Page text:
Date
23 October 2017
In this sequence shot, a meteorite lights up the night sky as it falls into the mountains. It landed about 40 km northwest of Shangri-la county in Yunnan province. Photo: Internet
In this sequence shot, a meteorite lights up the night sky as it falls into the mountains. It landed about 40 km northwest of Shangri-la county in Yunnan province. Photo: Internet

Meteor shower lights up Yunnan sky during Mid-Autumn Festival

Some people in Yunnan province were stunned by the rare sight of three meteors exploding in the night sky over Shangri-la county as they were watching the full moon during the Mid-Autumn Festival.

The phenomenon occurred at about 8 p.m. on Oct. 4, with witnesses saying they saw fireballs exploding in the air some 37 kilometers above the ground. Experts said the explosion had a force equivalent to 540 tons of TNT, Apple Daily reports.

It is believed the meteors landed in a small village around 40 km. northwest of Shangri-la.

A netizen who filmed the event said the “sky lit up like day” and felt intense vibrations on doors and window panes.

In many of the clips, a flash of intense light could be seen as a meteorite fell from the sky and into the mountains.

The National Aeronautics and Space Administration (NASA) was the first to detect the astronomical event. It clocked the meteorite’s speed at 14.6 km. per second and said it likely landed in a ball of fire.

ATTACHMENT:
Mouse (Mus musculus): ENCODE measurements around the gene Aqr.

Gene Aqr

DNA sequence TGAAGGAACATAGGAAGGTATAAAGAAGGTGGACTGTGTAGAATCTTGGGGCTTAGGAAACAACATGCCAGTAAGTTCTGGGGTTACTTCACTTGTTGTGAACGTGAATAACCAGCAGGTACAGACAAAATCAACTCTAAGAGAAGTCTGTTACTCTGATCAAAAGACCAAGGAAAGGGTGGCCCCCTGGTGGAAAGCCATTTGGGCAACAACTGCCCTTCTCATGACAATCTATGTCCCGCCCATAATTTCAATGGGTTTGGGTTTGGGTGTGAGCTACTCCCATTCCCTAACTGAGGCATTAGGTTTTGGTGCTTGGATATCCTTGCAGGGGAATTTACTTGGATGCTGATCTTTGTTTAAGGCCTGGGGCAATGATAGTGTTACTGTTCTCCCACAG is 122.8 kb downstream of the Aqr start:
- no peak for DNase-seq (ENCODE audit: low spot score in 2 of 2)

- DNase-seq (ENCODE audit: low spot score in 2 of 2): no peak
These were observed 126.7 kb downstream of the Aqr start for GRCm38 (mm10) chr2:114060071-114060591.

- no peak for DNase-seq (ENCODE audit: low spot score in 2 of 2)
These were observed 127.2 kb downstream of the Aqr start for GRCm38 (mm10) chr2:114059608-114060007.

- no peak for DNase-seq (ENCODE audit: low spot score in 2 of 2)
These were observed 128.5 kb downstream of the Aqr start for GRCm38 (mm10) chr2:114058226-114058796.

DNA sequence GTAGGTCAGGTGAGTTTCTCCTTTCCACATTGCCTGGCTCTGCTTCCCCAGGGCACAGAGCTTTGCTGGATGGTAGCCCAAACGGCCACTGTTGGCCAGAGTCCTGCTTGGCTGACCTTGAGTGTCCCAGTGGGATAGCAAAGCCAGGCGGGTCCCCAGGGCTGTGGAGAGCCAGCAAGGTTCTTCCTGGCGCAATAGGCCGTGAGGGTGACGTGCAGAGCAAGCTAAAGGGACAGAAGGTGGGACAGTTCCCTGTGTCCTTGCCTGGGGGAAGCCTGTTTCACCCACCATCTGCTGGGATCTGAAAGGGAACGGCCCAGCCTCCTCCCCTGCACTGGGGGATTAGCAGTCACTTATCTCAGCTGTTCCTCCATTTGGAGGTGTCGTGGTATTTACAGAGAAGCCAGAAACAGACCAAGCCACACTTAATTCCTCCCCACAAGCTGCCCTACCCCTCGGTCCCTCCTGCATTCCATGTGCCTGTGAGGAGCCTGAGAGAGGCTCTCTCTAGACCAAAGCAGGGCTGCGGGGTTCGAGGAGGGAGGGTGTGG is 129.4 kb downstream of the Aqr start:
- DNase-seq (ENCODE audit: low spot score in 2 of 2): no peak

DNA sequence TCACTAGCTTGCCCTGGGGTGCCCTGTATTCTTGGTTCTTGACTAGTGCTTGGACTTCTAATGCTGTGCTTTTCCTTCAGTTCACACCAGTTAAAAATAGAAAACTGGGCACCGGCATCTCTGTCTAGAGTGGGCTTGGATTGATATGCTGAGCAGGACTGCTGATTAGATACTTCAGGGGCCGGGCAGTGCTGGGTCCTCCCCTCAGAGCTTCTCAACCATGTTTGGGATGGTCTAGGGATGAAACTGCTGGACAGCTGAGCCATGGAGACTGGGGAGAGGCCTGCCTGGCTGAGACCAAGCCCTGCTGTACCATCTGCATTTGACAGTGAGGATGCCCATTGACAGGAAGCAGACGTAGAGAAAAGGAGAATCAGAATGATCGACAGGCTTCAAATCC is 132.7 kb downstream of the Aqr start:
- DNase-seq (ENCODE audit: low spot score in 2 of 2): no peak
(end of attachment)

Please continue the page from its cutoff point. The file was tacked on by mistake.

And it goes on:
Local authorities have yet to report any casualties or damage and are searching for the meteorite for research purposes.

A local villager told the paper that he heard a loud bang and felt the ground shake. His pigs were so scared they ran out of the pigsty.

The China Earthquake Network Center said the power of the explosion would be equivalent to a 2.1 magnitude earthquake on the Richter scale.

Local sources said it is possible that the meteorite landed in Dêqên county in Diqing Tibetan autonomous prefecture.

Astronomer Ye Quanzhi from the California Institute of Technology said the hilly terrain woud make it very difficult to locate the meteorite.

However, as the meteor had fallen at a relatively slow speed, there is a higher chance of obtaining bigger samples.

The last meteor shower in China occurred on Nov. 5, 2014 when a meteor exploded over Xilingol in Mongolia with a power equivalent to 450 tons of TNT.

Meteorite hunters rushed to the scene in the hope of finding fragments which could fetch up to 100,000 yuan each. They ended up empty-handed.

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